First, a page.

Chapter 11: Advertising Industry

65 Copywriting

After completing the creative brief and receiving approval from the client, it is now time to develop the advertisement. A large part of this process involves copywriting. Copywriting puts together the headlines, subheadlines, and images included in the advertisement. It uses persuasive communication to influence the target audience. It also helps to create the advertisement’s call to action, logo, and slogan.

The AIDA model is a popular framework used in designing advertising copy. The acronym stands for Attention, Interest, Desire, and Action. Good advertising copy should effectively grab the audience’s attention through words and/or imagery. This can be  challenging. Because consumers may see thousands of advertisements daily, capturing their attention needs to be informed by strategy.

After getting the audience’s attention, the copy should maintain the focus of the consumer by generating interest. This involves creating messages that are relevant to the target audience (Altstiel and Grow, 2016). The AIDA model states that the copy should provoke a desire for the advertised product or service. When the desire is instilled, the copy should then motivate the audience to act or perform the call to action in the advertisement. This could be buying the product, visiting the organization’s social media page, volunteering, or attending an event. The call to action should be memorable. For further information on the AIDA model, click on this article.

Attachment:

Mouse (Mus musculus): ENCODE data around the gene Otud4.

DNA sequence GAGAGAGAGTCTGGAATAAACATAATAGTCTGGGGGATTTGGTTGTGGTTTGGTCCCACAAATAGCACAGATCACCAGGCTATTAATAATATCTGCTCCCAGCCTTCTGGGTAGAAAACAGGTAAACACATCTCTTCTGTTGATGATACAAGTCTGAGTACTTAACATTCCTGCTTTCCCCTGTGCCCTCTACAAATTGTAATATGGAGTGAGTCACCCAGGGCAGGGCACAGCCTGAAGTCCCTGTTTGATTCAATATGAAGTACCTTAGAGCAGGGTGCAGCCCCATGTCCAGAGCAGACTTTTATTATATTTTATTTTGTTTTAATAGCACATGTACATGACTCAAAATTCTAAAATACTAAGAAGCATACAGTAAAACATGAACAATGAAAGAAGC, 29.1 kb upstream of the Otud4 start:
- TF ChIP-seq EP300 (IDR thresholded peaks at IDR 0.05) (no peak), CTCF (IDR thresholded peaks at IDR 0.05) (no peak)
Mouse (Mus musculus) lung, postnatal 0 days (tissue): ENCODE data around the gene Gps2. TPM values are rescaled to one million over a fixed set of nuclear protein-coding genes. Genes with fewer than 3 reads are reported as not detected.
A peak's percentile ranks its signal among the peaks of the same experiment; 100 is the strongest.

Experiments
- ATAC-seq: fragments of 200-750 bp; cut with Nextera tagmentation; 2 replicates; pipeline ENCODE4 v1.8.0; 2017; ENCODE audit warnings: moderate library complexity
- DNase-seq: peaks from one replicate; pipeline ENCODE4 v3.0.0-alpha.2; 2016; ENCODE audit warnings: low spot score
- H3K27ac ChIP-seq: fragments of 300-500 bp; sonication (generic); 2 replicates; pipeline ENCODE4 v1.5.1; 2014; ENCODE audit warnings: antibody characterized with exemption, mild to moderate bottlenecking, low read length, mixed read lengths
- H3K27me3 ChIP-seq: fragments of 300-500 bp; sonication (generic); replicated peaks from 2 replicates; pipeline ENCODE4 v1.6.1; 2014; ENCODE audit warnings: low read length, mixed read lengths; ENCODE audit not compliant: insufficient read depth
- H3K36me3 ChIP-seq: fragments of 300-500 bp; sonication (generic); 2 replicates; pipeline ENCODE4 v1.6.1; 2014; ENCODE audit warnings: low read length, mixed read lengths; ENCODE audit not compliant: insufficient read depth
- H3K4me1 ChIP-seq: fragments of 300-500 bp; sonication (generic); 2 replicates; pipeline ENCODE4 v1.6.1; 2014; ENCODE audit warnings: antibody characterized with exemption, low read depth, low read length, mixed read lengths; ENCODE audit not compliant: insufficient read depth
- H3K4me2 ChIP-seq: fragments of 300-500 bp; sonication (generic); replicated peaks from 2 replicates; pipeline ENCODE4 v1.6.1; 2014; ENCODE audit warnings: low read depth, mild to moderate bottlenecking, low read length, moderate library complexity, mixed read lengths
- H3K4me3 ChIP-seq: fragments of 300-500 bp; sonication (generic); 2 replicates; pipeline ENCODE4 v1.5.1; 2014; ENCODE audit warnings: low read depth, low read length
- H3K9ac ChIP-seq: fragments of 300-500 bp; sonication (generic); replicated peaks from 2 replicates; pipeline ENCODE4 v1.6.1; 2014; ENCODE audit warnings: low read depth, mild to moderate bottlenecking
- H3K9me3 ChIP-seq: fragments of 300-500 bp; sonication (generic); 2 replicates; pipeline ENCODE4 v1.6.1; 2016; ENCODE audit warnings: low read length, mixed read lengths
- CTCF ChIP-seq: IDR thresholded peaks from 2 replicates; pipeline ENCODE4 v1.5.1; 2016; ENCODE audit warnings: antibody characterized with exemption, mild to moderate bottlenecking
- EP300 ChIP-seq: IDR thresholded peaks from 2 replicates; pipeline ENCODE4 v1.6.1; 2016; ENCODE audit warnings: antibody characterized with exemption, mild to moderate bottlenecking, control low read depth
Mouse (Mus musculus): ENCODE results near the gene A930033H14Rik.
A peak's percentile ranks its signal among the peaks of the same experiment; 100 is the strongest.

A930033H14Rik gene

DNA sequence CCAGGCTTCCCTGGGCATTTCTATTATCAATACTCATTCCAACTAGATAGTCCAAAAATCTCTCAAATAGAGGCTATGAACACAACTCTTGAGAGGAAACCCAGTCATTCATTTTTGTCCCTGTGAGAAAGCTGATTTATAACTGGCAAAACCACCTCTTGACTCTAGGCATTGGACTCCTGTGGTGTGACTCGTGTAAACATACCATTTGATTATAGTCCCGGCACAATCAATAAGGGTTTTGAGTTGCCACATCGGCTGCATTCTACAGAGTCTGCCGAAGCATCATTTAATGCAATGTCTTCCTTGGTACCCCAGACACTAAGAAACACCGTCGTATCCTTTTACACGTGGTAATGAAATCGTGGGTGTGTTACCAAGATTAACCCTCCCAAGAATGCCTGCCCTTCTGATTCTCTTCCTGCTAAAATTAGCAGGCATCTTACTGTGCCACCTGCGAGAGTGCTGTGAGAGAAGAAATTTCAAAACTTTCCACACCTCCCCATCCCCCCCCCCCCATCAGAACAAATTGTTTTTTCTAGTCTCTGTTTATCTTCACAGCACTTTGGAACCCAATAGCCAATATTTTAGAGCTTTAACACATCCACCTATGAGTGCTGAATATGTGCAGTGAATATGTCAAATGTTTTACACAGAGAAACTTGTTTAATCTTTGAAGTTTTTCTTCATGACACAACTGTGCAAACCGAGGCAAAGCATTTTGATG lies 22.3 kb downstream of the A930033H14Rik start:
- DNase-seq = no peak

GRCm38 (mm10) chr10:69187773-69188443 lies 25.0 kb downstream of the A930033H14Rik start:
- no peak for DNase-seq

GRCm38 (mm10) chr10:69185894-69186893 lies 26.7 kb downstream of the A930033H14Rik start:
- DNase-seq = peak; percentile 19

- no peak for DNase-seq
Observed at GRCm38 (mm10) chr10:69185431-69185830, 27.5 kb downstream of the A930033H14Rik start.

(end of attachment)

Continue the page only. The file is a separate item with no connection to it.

License

Icon for the Creative Commons Attribution-NonCommercial 4.0 International License

Copywriting by Jasmine Roberts is licensed under a Creative Commons Attribution-NonCommercial 4.0 International License, except where otherwise noted.

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